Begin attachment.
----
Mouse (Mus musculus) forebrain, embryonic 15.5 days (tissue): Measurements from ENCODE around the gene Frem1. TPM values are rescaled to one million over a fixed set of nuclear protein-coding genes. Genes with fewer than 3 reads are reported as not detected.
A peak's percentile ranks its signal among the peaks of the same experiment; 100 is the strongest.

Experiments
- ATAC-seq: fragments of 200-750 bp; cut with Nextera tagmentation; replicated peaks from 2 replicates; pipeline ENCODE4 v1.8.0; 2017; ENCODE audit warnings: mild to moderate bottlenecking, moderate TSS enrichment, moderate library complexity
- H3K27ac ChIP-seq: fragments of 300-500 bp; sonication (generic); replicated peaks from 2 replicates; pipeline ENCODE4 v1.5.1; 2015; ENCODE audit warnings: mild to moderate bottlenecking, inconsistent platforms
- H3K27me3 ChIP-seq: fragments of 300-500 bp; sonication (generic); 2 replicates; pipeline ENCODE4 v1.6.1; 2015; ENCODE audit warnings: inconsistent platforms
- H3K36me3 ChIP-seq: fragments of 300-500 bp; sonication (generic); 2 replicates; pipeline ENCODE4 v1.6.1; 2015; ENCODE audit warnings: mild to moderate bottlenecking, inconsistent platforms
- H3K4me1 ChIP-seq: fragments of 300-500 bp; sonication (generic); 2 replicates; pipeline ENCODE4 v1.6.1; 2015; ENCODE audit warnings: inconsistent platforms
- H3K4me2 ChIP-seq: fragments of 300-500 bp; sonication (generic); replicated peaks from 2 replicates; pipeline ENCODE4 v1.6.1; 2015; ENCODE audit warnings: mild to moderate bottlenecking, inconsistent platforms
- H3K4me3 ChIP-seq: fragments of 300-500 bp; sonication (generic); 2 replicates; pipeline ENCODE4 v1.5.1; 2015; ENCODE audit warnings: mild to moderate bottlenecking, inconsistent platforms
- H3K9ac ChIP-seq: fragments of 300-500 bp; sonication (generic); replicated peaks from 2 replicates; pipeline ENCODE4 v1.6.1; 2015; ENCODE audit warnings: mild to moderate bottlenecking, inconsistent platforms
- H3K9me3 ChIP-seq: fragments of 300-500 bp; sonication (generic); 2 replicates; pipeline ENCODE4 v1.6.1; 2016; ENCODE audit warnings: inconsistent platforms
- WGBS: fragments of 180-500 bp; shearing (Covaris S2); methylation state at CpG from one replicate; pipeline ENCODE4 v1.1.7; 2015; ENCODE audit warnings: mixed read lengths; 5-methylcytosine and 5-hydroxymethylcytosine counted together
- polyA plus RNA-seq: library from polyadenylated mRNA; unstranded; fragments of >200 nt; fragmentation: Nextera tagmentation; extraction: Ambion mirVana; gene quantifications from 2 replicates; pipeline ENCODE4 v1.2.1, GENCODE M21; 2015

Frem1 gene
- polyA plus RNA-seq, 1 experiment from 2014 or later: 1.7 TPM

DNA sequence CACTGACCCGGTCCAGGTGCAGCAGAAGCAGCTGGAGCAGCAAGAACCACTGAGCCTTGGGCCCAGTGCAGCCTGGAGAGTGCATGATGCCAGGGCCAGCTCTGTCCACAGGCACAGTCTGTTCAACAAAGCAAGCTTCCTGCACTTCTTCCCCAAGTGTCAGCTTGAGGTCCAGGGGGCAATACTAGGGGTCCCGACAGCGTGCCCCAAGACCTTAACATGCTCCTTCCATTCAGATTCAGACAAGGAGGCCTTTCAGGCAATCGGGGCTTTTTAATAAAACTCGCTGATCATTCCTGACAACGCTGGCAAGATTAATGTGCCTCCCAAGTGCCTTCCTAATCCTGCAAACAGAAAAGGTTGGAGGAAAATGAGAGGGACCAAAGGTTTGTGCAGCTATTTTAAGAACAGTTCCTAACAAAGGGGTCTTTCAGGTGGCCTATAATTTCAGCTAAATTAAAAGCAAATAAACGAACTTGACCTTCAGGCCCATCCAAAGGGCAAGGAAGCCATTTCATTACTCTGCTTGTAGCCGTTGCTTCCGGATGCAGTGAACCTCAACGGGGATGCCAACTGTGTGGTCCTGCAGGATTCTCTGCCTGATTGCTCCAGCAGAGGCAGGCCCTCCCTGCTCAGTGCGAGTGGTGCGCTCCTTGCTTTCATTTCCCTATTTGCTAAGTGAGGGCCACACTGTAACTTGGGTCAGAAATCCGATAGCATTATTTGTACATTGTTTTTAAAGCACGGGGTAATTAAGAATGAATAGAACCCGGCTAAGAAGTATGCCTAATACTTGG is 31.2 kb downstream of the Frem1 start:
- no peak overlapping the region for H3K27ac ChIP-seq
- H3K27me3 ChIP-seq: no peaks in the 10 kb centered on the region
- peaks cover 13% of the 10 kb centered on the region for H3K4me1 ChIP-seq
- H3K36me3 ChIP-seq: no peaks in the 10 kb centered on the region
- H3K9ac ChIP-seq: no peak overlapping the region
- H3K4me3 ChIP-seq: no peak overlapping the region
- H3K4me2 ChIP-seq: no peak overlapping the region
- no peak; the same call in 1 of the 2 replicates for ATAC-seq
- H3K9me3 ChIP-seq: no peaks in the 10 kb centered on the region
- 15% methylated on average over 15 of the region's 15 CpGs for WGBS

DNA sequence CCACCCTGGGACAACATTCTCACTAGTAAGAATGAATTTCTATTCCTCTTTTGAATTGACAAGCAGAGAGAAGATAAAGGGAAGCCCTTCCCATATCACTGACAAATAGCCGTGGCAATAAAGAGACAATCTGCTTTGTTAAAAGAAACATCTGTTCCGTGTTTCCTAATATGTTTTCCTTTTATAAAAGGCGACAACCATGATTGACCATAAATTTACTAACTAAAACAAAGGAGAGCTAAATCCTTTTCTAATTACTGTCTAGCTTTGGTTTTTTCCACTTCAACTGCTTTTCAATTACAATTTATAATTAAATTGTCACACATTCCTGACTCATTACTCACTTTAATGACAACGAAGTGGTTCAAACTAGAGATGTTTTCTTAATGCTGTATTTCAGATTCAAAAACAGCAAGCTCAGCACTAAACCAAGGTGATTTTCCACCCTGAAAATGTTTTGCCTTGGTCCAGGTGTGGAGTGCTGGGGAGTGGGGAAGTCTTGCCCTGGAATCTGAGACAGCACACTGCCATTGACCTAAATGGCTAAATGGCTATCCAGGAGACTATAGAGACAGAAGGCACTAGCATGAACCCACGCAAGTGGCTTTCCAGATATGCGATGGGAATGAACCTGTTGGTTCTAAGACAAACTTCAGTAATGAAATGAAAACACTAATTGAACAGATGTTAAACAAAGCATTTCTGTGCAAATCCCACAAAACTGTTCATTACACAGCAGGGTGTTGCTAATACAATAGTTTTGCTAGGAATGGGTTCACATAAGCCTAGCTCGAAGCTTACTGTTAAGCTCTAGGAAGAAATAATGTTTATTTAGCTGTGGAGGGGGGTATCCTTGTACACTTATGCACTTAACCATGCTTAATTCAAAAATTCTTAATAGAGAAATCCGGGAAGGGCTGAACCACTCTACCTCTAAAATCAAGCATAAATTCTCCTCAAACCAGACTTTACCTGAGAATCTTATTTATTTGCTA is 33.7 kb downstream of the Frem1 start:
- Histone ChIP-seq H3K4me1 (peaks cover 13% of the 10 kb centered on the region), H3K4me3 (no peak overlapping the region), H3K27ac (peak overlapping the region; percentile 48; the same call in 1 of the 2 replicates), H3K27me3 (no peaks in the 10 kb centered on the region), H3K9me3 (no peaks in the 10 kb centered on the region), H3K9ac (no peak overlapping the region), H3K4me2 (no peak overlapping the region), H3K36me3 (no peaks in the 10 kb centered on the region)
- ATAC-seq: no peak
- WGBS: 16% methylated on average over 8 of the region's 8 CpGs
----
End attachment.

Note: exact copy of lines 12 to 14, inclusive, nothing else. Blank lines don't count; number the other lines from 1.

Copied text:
- H3K9me3 ChIP-seq: fragments of 300-500 bp; sonication (generic); 2 replicates; pipeline ENCODE4 v1.6.1; 2016; ENCODE audit warnings: inconsistent platforms
- WGBS: fragments of 180-500 bp; shearing (Covaris S2); methylation state at CpG from one replicate; pipeline ENCODE4 v1.1.7; 2015; ENCODE audit warnings: mixed read lengths; 5-methylcytosine and 5-hydroxymethylcytosine counted together
- polyA plus RNA-seq: library from polyadenylated mRNA; unstranded; fragments of >200 nt; fragmentation: Nextera tagmentation; extraction: Ambion mirVana; gene quantifications from 2 replicates; pipeline ENCODE4 v1.2.1, GENCODE M21; 2015